Structural keel and the frame(ribs) are what gives a steel boat strength - not the thickness of its hull. Thicker hull plates, unless needed for ice protection, is pointless beyond what's needed to prevent deflection at expected loads with the designed ribbing. Adding thickness unnecessarily just increases keel and frame design requirements without adding any performance or safety.
__________________
We are sailors, constantly moving forward while looking back. We travel alone, together and as one - to satisfy our curiosity, and ward off our fear of what should happen if we don't.
SV DestinyAscen is offline   Reply With Quote
Old 04-10-2016, 09:24   #11
Registered User

Join Date: Feb 2012
Location: Carrabelle, Florida
Boat: Self-built 44' steel trawler
Posts: 852
Re: thinkness of hull steel

My 44' 60,000 lb dry trawler is 6mm in the hull and 4mm in the superstructure, built on 30" frame spacing and 16" stringer spacing. It will crush anything made of fiberglass and most docks as well. Rusting really is only a problem above the waterline - with a generous supply of aluminum anodes and a resulting >1.0 volts on the test electrode, even bare metal under water does not rust.
__________________
tkeithlu is offline   Reply With Quote
Old 04-10-2016, 10:49   #12
Registered User

Join Date: Sep 2008
Location: Surrey, B.C. Canada
Boat: Passage 24/30 Cutter
Posts: 387
Re: thinkness of hull steel

Unless you're designing the boat yourself, the plate thickness will be specified by the NA who considers all aspects of the vessel and its future use when first he sets out to design it.
__________________
Sailorbob8599 is offline   Reply With Quote
Old 04-10-2016, 13:45   #13
Senior Cruiser
 
hpeer's Avatar

Cruisers Forum Supporter

Join Date: Dec 2008
Location: Philadelphia
Boat: Murray 33-Chouette & Pape Steelmaid-44-Safara-both steel cutters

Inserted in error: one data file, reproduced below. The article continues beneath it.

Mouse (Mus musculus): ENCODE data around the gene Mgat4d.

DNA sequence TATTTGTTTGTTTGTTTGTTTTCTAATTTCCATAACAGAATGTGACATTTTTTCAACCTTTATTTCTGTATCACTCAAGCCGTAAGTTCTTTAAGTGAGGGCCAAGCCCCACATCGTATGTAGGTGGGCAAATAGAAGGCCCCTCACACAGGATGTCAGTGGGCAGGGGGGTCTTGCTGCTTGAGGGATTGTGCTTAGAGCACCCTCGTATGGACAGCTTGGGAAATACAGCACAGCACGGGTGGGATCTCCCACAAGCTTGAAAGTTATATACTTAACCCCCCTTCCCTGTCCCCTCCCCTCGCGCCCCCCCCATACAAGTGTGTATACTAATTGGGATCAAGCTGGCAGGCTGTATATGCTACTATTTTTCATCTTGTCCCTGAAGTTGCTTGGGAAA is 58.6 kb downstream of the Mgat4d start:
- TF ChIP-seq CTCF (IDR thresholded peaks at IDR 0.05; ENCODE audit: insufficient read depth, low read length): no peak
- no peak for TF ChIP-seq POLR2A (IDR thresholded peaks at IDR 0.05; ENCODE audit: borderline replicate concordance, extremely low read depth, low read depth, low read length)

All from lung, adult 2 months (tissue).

Posts: 3,674
Re: thinkness of hull steel

Plate thickness is a function of size and strength needed and. Instruction practices.

Small steel boats will use down to 10gage steel. I'm told that below 10 gage the welding heat distortion becomes too difficult to control. 10 gage is a wee bit thicker than 1/8".

At about 38' - 40' you will typically see 3/-16" plate, although I've seen boats up to 50' in 10 gage.

Our 33'er is 10 gage, the 44'er is 1/4" below the water line and 3/16" above.

Small steel boat in 10 ga, say below about 35', will be overbuilt for the required scantlings.

60' is a whole pile of steel boat. So many questions come to mind.
__________________
hpeer is offline   Reply With Quote
Old 04-10-2016, 14:19   #14
Registered User
 
Manos1955's Avatar

Join Date: Jul 2012
Location: Thessalonki Greece
Boat: Westerly Centaur 26
Posts: 153
Send a message via Skype™ to Manos1955
Re: thinkness of hull steel

I have seen last year in Curacao a steel sailboat about 55feet on deck with its side plates so badly bended - deformed because of the waves that I passed the opportunity to buy her for 12,000 USD
Thin plates and a wide spacing between the ribs created the problem.
__________________
Manos1955 is offline   Reply With Quote
Old 04-10-2016, 14:38   #15
Registered User